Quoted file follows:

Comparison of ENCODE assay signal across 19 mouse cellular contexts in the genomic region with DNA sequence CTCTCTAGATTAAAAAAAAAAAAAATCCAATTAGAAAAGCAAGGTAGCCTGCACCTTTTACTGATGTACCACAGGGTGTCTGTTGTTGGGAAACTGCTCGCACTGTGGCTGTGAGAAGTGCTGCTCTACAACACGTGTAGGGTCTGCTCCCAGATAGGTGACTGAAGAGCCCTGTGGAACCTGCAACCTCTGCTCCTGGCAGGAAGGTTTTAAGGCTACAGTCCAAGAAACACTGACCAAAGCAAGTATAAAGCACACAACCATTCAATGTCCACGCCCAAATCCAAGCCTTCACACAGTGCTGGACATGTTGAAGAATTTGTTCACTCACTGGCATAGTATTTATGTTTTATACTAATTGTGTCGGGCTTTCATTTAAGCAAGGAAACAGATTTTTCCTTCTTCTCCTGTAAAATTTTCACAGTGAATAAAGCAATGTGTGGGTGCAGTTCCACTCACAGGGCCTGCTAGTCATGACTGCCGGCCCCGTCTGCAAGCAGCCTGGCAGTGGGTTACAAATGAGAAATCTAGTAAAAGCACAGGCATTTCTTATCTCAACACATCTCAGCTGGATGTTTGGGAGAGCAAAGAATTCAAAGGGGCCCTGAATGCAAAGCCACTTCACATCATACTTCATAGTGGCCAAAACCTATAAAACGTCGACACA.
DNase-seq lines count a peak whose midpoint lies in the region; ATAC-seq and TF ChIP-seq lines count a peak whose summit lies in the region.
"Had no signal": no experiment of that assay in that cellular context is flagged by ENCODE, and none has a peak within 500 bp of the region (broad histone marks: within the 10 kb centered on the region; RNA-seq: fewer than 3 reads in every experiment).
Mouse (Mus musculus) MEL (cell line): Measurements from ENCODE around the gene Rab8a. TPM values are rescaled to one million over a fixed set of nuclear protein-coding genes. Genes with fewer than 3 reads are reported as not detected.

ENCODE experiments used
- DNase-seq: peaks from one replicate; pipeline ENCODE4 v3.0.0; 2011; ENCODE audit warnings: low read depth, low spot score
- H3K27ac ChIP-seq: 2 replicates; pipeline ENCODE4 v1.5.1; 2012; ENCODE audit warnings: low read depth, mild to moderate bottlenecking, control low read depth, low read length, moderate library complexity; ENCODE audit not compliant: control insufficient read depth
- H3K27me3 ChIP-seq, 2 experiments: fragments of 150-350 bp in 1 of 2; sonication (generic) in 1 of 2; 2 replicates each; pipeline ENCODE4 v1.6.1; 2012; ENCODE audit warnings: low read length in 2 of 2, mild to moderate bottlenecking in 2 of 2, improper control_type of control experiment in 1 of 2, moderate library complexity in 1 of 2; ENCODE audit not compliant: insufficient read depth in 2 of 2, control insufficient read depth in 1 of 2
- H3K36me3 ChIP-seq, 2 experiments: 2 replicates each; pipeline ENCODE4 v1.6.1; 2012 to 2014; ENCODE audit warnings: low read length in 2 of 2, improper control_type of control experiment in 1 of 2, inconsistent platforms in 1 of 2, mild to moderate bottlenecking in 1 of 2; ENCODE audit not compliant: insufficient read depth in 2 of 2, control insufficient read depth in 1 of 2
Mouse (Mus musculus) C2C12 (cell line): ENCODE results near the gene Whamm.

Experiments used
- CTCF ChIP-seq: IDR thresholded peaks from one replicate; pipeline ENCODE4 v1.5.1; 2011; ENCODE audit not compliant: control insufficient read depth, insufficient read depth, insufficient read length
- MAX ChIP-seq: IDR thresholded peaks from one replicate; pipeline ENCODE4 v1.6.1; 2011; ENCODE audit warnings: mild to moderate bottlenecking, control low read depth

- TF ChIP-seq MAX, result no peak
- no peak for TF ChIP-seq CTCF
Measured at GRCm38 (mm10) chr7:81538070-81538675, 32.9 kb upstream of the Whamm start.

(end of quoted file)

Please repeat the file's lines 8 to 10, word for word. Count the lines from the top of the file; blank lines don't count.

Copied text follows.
- H3K27me3 ChIP-seq, 2 experiments: fragments of 150-350 bp in 1 of 2; sonication (generic) in 1 of 2; 2 replicates each; pipeline ENCODE4 v1.6.1; 2012; ENCODE audit warnings: low read length in 2 of 2, mild to moderate bottlenecking in 2 of 2, improper control_type of control experiment in 1 of 2, moderate library complexity in 1 of 2; ENCODE audit not compliant: insufficient read depth in 2 of 2, control insufficient read depth in 1 of 2
- H3K36me3 ChIP-seq, 2 experiments: 2 replicates each; pipeline ENCODE4 v1.6.1; 2012 to 2014; ENCODE audit warnings: low read length in 2 of 2, improper control_type of control experiment in 1 of 2, inconsistent platforms in 1 of 2, mild to moderate bottlenecking in 1 of 2; ENCODE audit not compliant: insufficient read depth in 2 of 2, control insufficient read depth in 1 of 2
Mouse (Mus musculus) C2C12 (cell line): ENCODE results near the gene Whamm.